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South Valley Riverton Journal

No candy at parades? Council weighing residents’ safety with candy throwing for Town Days

May 07, 2024 12:01PM ● By Travis Barton

The annual Riverton parade, seen here in 2018, sees thousands line 2700 West. This year the city is considering how to mitigate risk. (File photo City Journals)

Could the Riverton Town Days parade see no more candy tossed from passing floats? 

It’s a question many municipalities are addressing in the wake of the 2022 Kaysville parade that saw an 8-year-old girl die after she was pulled under the tires of her dance team’s trailer. Kaysville eventually implemented a rule that prohibits exchanging items from floats to walking participants. The Utah Local Governments Trust gave guidance to cities earlier this year that says candy should only come from those walking next to the vehicles. 

Now the Riverton City Council is considering its own position. 

Riverton Assistant City Attorney Brett Coombs introduced a possible resolution to the council in early April based on the guidelines from ULGT. 

“The main point to take from this is these are meant to be guidelines and the purpose is to try to prevent harm and/or injuries,” he said. 

Sheryl Garn, events and operations director said this is a hot topic at the moment with her counterparts around the state. Currently the Days of ‘47 parade and Provo’s Freedom Festival don’t allow candy with their larger, professionally made floats. Nearby cities West Jordan, Murray and Sandy all allow candy, while Orem will be placing large cones connected with chains along the road to prevent spectators from entering the street. 

Garn pointed out that walkers passing out candy encourages encroachment from residents, especially young children, so throwing candy from trucks would be safer. She said they require every parade entry to have four spotters around the vehicle with their only job being to keep a watchful eye.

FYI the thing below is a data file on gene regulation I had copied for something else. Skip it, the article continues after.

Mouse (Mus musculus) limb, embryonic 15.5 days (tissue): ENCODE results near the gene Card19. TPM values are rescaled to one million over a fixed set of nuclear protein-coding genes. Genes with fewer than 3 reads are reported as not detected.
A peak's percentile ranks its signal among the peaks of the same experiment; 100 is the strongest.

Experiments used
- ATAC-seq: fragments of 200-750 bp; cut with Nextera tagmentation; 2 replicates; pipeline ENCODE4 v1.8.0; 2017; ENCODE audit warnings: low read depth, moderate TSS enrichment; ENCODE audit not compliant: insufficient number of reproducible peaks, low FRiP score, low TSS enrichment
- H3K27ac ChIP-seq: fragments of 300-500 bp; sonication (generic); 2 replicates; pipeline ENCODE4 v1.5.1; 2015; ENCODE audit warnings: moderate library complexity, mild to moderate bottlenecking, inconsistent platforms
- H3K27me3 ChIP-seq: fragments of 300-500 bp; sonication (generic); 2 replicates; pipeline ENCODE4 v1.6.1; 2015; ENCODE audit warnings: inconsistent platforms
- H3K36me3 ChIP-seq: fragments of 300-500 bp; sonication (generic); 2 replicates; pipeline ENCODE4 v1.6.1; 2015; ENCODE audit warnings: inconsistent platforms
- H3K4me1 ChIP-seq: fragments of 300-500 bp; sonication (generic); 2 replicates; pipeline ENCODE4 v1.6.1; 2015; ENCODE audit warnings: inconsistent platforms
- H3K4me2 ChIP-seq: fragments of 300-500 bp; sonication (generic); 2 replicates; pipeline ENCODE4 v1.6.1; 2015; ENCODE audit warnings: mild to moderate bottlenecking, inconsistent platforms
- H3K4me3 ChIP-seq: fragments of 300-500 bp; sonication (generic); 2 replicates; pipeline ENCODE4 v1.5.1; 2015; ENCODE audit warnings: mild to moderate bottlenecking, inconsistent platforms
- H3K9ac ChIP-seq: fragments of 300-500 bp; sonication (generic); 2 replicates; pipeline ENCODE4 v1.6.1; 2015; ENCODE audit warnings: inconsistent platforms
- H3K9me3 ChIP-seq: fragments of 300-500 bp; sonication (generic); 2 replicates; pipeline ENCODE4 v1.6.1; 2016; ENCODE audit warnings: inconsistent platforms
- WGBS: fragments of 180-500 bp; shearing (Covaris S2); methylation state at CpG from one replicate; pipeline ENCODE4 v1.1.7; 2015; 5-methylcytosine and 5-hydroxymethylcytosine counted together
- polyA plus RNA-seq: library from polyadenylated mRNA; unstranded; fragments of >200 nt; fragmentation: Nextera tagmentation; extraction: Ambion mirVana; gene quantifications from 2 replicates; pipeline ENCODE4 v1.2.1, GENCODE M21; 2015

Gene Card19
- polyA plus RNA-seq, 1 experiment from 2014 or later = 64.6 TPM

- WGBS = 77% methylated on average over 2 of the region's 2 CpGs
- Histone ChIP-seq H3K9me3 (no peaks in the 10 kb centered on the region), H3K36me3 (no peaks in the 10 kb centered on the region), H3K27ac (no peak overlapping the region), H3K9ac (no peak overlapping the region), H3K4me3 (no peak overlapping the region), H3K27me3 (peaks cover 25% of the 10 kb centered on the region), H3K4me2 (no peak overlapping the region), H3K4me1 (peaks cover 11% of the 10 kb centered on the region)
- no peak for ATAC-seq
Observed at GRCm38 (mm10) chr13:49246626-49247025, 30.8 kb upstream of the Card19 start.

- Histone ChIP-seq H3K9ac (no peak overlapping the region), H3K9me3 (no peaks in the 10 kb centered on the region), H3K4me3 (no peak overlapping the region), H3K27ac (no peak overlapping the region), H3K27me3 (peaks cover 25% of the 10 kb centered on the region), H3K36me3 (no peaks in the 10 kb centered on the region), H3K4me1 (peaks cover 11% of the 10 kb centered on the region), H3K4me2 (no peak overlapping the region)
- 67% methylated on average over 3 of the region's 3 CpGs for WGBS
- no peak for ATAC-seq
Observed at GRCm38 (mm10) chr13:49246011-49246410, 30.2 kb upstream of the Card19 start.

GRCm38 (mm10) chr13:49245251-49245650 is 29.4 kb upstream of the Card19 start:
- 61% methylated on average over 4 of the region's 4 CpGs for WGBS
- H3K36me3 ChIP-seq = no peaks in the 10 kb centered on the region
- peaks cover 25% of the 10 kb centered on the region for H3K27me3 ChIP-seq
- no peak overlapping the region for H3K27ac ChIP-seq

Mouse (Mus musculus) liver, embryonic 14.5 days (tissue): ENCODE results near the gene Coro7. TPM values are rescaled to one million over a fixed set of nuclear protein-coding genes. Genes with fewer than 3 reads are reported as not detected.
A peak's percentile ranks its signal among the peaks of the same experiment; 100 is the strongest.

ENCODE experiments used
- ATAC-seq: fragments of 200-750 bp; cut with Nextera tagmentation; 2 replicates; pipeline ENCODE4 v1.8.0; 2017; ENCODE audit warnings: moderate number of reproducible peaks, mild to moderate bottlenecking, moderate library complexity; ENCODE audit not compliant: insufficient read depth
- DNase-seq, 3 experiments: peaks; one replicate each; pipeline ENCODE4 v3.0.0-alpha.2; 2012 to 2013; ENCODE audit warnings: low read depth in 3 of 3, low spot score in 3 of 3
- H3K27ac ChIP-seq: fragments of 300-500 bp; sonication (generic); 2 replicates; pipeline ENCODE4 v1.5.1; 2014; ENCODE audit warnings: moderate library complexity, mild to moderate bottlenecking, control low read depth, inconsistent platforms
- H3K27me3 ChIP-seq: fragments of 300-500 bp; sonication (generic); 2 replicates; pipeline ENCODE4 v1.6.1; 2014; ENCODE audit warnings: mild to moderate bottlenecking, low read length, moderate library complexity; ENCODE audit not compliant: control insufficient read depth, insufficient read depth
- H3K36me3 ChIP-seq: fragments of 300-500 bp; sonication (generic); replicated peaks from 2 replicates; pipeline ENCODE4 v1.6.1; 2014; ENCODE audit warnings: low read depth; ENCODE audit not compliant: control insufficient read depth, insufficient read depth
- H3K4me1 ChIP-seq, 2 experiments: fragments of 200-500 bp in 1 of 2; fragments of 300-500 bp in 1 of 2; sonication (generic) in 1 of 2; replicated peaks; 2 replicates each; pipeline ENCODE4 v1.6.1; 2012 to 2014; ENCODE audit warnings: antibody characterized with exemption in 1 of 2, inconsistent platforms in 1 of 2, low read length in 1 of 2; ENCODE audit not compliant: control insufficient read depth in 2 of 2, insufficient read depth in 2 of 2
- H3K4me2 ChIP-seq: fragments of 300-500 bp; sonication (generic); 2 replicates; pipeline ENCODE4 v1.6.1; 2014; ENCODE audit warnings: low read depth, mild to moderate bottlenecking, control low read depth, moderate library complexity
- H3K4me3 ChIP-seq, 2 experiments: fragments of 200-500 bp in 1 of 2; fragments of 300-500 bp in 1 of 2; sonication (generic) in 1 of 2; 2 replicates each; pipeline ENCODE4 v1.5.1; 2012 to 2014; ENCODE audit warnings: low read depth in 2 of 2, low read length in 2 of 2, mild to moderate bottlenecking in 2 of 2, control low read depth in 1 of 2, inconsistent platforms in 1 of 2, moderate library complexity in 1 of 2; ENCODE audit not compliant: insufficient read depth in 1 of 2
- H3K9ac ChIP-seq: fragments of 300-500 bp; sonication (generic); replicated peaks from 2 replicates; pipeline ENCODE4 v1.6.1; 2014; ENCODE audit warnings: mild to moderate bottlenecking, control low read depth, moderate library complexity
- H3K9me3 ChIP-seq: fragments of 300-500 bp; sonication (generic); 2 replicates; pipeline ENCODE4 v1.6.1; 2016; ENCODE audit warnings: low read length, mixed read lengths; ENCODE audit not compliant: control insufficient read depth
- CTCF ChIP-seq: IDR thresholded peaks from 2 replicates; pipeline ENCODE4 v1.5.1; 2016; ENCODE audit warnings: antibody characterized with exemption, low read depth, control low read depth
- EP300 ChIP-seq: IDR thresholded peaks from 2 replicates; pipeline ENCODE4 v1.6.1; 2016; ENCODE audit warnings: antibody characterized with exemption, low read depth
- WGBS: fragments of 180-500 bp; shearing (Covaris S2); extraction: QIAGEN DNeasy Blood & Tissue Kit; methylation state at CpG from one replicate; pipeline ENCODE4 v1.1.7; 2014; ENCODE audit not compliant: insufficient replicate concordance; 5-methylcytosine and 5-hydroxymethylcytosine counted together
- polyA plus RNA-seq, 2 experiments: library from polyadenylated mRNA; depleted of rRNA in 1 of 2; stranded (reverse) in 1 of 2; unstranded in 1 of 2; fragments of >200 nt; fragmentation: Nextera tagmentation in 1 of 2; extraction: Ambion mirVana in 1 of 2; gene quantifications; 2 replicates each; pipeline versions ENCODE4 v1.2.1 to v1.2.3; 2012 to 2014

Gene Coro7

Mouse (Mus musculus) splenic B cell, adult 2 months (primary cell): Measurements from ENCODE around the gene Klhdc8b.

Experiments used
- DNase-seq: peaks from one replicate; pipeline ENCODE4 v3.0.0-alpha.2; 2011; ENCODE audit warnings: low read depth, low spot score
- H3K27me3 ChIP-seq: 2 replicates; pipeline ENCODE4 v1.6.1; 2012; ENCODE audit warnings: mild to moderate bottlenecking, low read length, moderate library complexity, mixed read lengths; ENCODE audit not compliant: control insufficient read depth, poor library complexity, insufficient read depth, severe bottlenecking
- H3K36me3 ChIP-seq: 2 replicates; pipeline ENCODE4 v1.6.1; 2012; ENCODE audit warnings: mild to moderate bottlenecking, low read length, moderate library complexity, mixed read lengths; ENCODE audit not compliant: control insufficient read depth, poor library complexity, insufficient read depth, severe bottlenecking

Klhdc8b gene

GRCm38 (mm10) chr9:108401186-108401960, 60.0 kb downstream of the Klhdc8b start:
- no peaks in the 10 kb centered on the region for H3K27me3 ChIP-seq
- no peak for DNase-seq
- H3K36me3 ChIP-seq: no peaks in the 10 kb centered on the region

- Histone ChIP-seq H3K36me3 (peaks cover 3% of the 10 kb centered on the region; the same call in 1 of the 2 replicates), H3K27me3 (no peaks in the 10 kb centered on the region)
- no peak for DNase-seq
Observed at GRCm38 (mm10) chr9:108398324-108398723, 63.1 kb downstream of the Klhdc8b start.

“We don’t have floats like the professionally built ones for the Days of ‘47, we have a truck with the high school football team,” she said. “Ours has a different feel.”

She also highlighted the parade is so well-attended, there aren’t any gaps in spectatorship. 

Councilmembers discussed how they could keep the parade safe while also maintaining its community feel. None seemed inclined to remove candy from the parade, but were interested in limiting candy distribution to those just in the floats. 

Councilmember Andy Pierucci said the council has “an obligation to weigh the risks and input from professionals and then make a broader policy decision with the community in mind.” 

But the feedback he’s heard from the community is to keep the parade as is with the “value and experience of the parade enhanced by allowing candy and other objects to be thrown from floats.”

“This may sound like a small, dumb issue, but I’ve heard from a lot of people how much they like it,” he said. 

Pierucci added he understands the risks and potential liabilities. He was more in favor of precautionary focus on speed of the floats and preventing people accessing the street during the parade. 

Coombs did not believe they were at risk of losing their insurance by implementing certain guidelines from ULGT. 

Councilmember Spencer Haymond preferred continuing the tradition. While he was interested in everyone’s safety, he said there was also an element of personal responsibility. 

“The injuries can be horrible, I don’t mean to make light of those in any way, shape or form,” he said. “But we can’t pad every sharp edge, we can’t protect every last little thing. People have to be able to live their life. 

“I don’t think we’ve been given authority by citizens to remove their right to throw candy.” 

Part of the Trust’s guidance, as given in a webinar by Jason Watterson, who is a loss prevention consultant with ULGT, is that most accidents happen with people’s interactions with vehicles. Riders step out of the trucks or walkers come up to the vehicle’s window, so they recommended nobody be allowed to leave or enter the float during
the parade. 

As for candy, Watterson acknowledged it’s a big part of parades. 

“The kids love it, they love to have candy thrown out there and they run out and grab it and see who can get the most, well that’s also a situation where we can get dead kids,” he said, adding they aren’t saying no candy, but that it should be limited to
the walkers. 

 Pierucci suggested the city create its own safety mitigation plan to show they are proactively addressing parade safety. While that plan could show the Trust the city prefers its own safety plan even though it’s different, city staff has already tested throwing candy versus handing out candy and found candy throwing to be safer. 

No decision was made in the initial discussion with the council and city staff planning to speak further on the subject. λ